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review 2020-01-04 17:45
Simply delightful
Miss Buncle's Book - D.E. Stevenson

I've read a few other D.E. Stevenson books, but this book takes the prize so far. No wonder it stands as one of Stevenson's most beloved books out of a lot of beloved books.

 

We start with our protagonist and heroine, Barbara Buncle, a spinster a bit past her prime, worried about making ends meet. Like many women of her time, she has slipped into genteel poverty. She's prohibited by custom from seeking gainful employment, her dividends have diminished to nearly nothing, and she isn't sure how she is going to make it through the winter, prices for things like heat and food are so dear in 1934. She needs to come up with a scheme to supplement her meager income. She contemplates chickens, but ultimately decides that she will write a book and sell it to make a tiny bit of extra money.

 

So she writes, although, as she explains, she has no imagination, so she has no choice but to write what she knows. And what she knows is her village of Silverstream, which she (barely) camouflages by calling it "Copperfield," and she knows the inhabitants of her village, whom she also (barely) camouflages by changing their names, so Dr. Walker becomes Dr. Rider, and Mrs. Bold becomes Mrs. Mildmay.

 

Fortunately (or unfortunately, as the case may be) Miss Buncle has an unerring eye for the human foible, and she gets deeply under the skin of the village inhabitants when the book becomes a runaway best seller. Mrs. Featherstone Hogg (aka Mrs. Horsley Down), a termagant who prides herself on her village status, gets a hold of the book and immediately recognizes the village, and herself, in its pages. Miss Buncle has published under a pseudonym, and the entire village is afire with trying to figure out who wrote the book. At the same time, the book seems to be having a queer effect on some of the villagers, and they start bursting out with interesting behavior all over the place.

 

There were several times that I laughed out loud as I was reading. D.E. Stevenson has written some lovely, lovely characters. Miss Buncle is a delight, as she, too, begins to act like her village counterpart, buying herself a new hat and a dress or two that swishes deliciously around her ankles, and generally gaining confidence and abandoning her repressed, spinsterish attitudes. She is astonished at how much money she has made, and is forced to make up a generous uncle to explain her sudden affluence. The youthful granddaughter of one of her neighbors, Sally Carter, is delightful and drawn with both kindness and affection. The doctor and his wife, Sarah, are wonderful. And the publisher, Mr. Abbott, is very funny.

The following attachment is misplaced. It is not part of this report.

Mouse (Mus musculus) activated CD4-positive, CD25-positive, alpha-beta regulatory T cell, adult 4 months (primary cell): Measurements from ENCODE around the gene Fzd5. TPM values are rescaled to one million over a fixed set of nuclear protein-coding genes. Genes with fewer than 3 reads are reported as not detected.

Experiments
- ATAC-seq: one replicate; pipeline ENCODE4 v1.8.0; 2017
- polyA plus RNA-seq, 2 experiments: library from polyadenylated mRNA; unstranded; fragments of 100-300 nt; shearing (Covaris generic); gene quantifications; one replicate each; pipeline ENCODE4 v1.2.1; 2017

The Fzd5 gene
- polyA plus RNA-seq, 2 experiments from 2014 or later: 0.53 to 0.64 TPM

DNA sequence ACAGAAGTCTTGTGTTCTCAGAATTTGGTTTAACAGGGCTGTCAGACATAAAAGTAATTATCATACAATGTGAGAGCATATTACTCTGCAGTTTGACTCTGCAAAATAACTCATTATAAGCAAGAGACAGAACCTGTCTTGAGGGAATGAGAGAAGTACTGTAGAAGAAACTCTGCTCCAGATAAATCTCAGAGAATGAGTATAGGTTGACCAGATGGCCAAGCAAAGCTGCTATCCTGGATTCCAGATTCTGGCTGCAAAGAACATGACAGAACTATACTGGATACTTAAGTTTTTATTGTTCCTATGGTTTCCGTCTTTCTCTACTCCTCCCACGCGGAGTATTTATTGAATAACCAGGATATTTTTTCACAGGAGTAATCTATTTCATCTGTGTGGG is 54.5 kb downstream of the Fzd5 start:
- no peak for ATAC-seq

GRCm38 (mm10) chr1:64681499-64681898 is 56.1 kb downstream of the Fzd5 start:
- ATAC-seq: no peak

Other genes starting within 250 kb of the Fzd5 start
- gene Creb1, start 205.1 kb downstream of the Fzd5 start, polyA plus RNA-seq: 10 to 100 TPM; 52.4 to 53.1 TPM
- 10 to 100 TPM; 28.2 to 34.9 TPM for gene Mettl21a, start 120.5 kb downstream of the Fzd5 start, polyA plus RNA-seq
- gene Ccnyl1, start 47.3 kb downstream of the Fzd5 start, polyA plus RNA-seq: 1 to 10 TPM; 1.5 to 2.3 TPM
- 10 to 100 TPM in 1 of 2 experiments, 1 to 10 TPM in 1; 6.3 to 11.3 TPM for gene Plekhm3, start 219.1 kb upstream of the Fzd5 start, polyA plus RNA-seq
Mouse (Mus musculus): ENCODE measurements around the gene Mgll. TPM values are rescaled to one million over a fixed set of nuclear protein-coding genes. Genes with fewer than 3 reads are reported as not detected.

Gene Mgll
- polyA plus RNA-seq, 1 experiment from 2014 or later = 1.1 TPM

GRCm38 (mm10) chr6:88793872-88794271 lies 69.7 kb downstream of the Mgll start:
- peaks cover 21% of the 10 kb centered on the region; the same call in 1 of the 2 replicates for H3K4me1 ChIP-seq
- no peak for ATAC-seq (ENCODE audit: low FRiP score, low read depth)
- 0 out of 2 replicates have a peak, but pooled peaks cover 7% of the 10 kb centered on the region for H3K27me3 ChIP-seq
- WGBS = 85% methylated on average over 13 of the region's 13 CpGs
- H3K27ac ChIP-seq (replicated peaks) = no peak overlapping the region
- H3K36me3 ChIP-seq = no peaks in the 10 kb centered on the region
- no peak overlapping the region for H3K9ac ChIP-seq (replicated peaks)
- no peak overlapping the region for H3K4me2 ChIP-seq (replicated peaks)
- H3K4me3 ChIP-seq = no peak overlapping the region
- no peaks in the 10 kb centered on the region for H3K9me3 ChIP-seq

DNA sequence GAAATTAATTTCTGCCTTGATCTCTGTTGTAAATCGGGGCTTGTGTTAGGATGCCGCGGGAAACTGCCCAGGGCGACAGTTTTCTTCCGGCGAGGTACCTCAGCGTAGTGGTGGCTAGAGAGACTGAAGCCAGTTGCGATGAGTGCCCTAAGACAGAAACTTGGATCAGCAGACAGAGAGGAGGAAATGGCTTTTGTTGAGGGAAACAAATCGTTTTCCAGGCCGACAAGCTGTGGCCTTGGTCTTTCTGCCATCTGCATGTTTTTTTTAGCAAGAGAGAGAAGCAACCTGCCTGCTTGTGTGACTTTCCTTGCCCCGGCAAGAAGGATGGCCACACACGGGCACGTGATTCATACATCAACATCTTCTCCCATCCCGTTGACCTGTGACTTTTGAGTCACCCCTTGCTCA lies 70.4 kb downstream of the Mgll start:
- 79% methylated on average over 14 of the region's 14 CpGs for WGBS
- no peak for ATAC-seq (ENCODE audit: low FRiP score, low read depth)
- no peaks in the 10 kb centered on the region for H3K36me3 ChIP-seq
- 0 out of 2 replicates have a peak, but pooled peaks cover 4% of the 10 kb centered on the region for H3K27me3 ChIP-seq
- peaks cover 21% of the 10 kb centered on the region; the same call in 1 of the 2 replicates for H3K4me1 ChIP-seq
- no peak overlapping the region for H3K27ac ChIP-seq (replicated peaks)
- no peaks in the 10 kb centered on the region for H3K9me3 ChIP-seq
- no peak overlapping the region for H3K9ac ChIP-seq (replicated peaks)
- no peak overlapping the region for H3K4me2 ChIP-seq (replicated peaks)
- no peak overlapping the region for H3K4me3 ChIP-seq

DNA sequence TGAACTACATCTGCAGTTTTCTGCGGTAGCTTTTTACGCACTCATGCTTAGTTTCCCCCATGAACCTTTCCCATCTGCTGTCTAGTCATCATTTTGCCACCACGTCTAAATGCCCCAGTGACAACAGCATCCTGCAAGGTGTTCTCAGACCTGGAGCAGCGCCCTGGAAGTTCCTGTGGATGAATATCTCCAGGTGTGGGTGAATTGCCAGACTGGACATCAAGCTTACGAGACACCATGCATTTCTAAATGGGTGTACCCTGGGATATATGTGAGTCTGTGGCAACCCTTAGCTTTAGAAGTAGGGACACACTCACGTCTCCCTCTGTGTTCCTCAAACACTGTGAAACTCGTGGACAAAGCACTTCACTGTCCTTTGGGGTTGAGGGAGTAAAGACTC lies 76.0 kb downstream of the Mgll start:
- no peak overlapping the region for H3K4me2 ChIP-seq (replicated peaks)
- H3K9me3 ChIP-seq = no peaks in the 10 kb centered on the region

There are several follow-ups to Miss Buncle's Book. The next in the series (spoiler alert) is Miss Buncle Married, which I have already ordered from Abe Books. I didn't buy the lovely Persephone copy because it was around $20.00, so I bought a recent Sourcebooks reprint for $3.99 (with free shipping). 

 

For this one, though, BrokenTune sent me her gorgeous Persephone edition. I've actually never owned one of the traditional dove grey Persephones - they are hard to get a hold of in the U.S. I do have a few of their "classic" editions, which have the printed cover, and they are nice, but the traditional Persephones are just a pleasure to handle and read. The cover is buttery smooth, the end papers are gorgeous, and the printed paper has such a nice feel. Even though they are expensive, I might sign up for one of their book of the month clubs. I will treasure this one, and I imagine that it will become a book that I reread often as a comfort read.

 

TL/DR: I loved this book. It was simply delightful.

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text 2017-12-20 01:22
Bell Moore Group Inc. Review: A New Look at Village Life

There’s a clear difference between the life on villages during medieval times and today’s present living. The phase of life during the old times is rather slow yet, simple and peaceful. It is a kind of life where your grandparents went through and maybe, they are still as enthusiastic as ever whenever they brought stories of their unique childhood life.

During those days, agriculture is the main source of livelihood in early villages. They practically raise crops and livestock for food whilst most houses are made of bamboo and palm-leaf roofs, others are built using wood and stones. Millennials in today’s generation don’t have the chance to experience rural living and would definitely not know the struggle of everyday living back in time.

 

While living in the modern day village, crop farming and domestication of animals had been taken away. We now have concrete and steel houses which are painted and engineered with modern materials for housing.  There are nearby restaurants and local amenities equipped with all our essential needs. Modern villages provide conveniences that old village life lacks, yet, the old village possesses a peaceful and quiet lifestyle that anyone would love to have back again.